(CNN) -- For those of us who remember a time when many families didn't have color TV, a remote control or even video games, hearing the theme song from "The Patty Duke Show" -- "They're cousins / Identical cousins, all the way" -- takes us back to black-and-white television sets and split-screen special effects.
Patty Duke says she has many fond memories of working on "The Patty Duke Show."
"Back then it was very crude, how we did split-screen," star Patty Duke said of playing the dual roles of Patty and Cathy Lane in the show, which was developed specifically for her. "Now with all-digital applications, it looks antique. But the show's values are still what we want to impart on our children."
The first complete season of "The Patty Duke Show," from 1963 to 1964, is now out on DVD. Duke told CNN that she's excited her five granddaughters will finally be able to see what "Nana did when she was a teenager."
"I am tickled, just tickled," she said.
In the sitcom, which ran for three seasons on ABC, Patty was a rambunctious teenager who always managed to find herself in some kind of trouble; cousin Cathy was a demure, worldly Scottish teenager who came to New York to live with the Lane family to finish her schooling.
Duke, who was not quite 17 when the series began, says it took a lot of energy to play two different characters. She preferred the quieter Cathy, "because I thought she was dignified and gentle and rational. When it was time to be Patty, I would have to deal with my embarrassment of her stupidity."
Duke was already a successful actor by the time the sitcom debuted, winning an Oscar for 1962's "The Miracle Worker" just months before the show premiered. But she describes herself as sheltered.
"I was a very isolated teenager. When it came time to do some of the school dances [on the show], they had to bring in real teenagers to teach me how," she says. "I didn't know the dances, didn't know the music."
She says, however, the show was a relief during what were troubled times for her. She wrote about her tormented childhood in her autobiography, "Call Me Anna," discussing her struggles with mental abuse at the hands of her managers, which she says led to alcohol and drug addiction. She was later diagnosed with bipolar disorder, and she now helps others who have the disease.
"I believe that show [gave me] the tools that helped me survive through my youth until I got my diagnosis," Duke said. "I think 'tormenting' is one of the most perfect words for what you feel [with bipolar disorder], because you have no control over it. I did occasionally, very occasionally, hear voices, but mostly my instincts were messed up: If it was dangerous, then I should do it."
The show, she said, "was where I went for safety."
"It was a troubled time on the personal level, but the show was never troubled," she said.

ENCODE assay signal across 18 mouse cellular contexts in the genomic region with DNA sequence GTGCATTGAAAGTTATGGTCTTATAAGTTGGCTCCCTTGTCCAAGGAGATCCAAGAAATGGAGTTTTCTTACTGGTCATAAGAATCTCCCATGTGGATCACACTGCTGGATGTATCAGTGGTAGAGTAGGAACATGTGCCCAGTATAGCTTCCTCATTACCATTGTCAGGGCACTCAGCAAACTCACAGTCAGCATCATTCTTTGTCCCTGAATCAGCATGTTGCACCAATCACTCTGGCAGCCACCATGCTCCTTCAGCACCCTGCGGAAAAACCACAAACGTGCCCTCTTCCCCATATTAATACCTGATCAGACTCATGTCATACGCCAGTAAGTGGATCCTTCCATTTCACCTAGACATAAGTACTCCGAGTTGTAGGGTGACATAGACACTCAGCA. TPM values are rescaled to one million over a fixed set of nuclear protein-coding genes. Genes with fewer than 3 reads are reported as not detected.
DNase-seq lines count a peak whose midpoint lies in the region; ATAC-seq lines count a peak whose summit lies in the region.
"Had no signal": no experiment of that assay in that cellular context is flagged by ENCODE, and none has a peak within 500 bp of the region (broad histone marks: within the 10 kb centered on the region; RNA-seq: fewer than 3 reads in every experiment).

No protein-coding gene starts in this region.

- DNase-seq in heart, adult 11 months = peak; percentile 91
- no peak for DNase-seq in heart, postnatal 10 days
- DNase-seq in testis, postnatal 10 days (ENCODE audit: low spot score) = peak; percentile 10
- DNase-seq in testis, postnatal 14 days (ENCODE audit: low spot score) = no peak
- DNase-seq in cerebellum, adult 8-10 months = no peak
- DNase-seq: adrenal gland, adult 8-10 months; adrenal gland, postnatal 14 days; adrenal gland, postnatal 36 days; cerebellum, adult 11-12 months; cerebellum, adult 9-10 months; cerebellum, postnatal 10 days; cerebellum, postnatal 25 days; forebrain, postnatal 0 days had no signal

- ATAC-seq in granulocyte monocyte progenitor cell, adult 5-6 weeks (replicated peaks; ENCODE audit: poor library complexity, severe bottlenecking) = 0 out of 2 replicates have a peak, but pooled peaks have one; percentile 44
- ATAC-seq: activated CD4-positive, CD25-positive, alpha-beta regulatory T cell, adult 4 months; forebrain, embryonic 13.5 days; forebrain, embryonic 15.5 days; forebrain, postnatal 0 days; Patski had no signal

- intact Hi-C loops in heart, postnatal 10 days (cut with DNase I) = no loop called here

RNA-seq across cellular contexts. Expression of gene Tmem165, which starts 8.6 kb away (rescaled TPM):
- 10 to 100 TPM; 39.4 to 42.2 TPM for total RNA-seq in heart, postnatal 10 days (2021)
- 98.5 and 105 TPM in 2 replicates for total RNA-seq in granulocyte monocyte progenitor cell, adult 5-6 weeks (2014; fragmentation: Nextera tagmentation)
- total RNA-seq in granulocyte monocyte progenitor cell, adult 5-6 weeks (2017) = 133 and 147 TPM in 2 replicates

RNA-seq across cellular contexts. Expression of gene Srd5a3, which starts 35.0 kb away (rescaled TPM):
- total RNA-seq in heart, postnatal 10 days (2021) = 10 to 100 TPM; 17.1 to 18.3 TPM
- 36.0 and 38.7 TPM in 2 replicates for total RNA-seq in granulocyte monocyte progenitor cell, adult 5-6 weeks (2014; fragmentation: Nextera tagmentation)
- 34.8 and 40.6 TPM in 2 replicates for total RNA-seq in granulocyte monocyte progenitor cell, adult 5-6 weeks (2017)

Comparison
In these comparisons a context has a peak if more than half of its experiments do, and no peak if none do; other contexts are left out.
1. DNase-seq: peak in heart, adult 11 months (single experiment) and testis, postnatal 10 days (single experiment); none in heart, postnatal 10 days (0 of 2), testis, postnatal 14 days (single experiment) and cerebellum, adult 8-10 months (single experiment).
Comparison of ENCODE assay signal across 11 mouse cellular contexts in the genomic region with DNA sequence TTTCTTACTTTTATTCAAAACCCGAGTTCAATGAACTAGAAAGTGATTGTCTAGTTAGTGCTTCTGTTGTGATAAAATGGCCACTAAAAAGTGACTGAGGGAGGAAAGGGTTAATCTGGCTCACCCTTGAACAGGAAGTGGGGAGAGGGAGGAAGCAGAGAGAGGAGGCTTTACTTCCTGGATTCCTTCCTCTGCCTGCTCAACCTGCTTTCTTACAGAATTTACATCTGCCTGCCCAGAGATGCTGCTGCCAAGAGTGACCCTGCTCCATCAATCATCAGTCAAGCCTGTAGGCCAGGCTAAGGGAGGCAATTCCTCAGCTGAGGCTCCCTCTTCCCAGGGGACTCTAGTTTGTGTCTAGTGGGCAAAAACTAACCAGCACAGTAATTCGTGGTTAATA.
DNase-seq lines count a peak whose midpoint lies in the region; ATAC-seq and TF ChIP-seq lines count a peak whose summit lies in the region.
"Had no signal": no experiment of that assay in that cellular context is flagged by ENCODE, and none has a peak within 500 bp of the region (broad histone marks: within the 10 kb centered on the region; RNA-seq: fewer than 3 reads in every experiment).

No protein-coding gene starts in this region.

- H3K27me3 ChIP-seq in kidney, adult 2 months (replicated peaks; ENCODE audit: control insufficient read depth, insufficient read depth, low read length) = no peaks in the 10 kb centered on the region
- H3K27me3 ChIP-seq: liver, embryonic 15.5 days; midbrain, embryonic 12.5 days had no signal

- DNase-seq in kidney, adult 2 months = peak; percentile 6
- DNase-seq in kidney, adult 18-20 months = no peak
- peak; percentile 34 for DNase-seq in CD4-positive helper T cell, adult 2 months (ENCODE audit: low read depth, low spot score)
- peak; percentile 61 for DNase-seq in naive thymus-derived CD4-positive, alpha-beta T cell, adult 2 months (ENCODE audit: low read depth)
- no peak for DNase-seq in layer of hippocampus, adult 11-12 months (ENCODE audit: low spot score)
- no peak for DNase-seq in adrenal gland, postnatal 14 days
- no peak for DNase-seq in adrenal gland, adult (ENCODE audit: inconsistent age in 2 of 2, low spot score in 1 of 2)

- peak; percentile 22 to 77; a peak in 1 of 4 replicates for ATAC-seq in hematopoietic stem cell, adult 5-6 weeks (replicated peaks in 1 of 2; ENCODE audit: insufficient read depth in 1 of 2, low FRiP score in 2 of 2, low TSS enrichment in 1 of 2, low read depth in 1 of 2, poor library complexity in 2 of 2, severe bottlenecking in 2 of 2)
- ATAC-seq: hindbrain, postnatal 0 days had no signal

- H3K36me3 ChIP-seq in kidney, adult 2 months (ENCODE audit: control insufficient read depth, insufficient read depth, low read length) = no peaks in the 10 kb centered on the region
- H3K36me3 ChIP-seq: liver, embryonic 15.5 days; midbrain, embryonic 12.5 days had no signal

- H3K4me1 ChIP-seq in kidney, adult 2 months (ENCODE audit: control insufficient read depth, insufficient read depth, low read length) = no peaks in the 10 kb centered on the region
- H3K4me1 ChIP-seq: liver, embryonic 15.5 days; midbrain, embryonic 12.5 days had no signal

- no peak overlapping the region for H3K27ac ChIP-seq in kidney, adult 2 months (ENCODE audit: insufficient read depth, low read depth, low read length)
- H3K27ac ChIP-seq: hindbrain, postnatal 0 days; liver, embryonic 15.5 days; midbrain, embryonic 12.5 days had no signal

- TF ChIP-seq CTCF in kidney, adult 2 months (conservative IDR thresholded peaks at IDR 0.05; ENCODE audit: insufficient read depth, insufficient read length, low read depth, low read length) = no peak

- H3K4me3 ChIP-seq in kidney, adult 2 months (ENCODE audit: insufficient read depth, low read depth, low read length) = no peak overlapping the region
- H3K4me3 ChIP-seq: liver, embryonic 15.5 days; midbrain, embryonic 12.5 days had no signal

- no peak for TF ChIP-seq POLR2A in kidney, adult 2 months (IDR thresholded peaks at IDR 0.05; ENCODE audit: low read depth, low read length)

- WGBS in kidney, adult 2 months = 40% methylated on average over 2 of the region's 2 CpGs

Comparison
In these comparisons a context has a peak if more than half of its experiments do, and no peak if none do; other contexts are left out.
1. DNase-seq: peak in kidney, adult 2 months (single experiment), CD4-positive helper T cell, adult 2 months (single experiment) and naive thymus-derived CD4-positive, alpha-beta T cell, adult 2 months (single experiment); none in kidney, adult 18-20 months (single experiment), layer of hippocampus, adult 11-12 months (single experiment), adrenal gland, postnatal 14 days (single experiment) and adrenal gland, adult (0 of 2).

She speaks fondly of her co-stars, especially William Schallert, who played her father, Martin Lane.
"He has always been able to make me laugh until I had to spit up," she said of the now 87-year-old actor. "He was also a solid, solid figure to me and still is. To this day, the relationship has grown, and he is always there for me."
She remains close to the other surviving members of the cast, including Paul O'Keefe, who played her brother. Jean Byron, who played mother Natalie Lane, died three years ago.
Duke was able to transition from child star to adult actor of stage and screen, and she even had a hit single, 1965's "Don't Just Stand There." After "The Patty Duke Show," she played a drug-addicted alcoholic singer in "Valley of the Dolls" and won an Emmy for the TV movie "My Sweet Charlie." To date, Duke has won one Academy Award, three Emmys and two Golden Globes.
Duke is also acting onstage in the musical "Wicked" in San Francisco, California. She plays the witch Madame Morrible, and though she finds the energy for eight shows a week a challenge, she loves the theater.
"To me, it is almost a religious experience, the exchange between those strangers out there in the dark and us," she said. "To me, that's communication at its best, and that's really what I enjoy."
Duke says she lets little faze her. "I've gotten to the age where I'm comfortable with just about everything -- except getting old!" she said.
Even there, she's willing to look at the situation without blinking. She teamed up with the Social Security Administration to do public service announcements encouraging seniors to sign up online -- using her old "Patty Duke Show" characters.
"On a positive side, I know about acceptance," she says. "What's negative for me is all very superficial. The incredible lines in my face."
But she says the wisdom that comes with aging -- and, of course, maintaining a sense of humor -- helps her deal with that.
"Without a sense of humor," she said, "I would have been gone a long time ago."
Patty Lane works for CNN Radio -- and yes, that is her real name.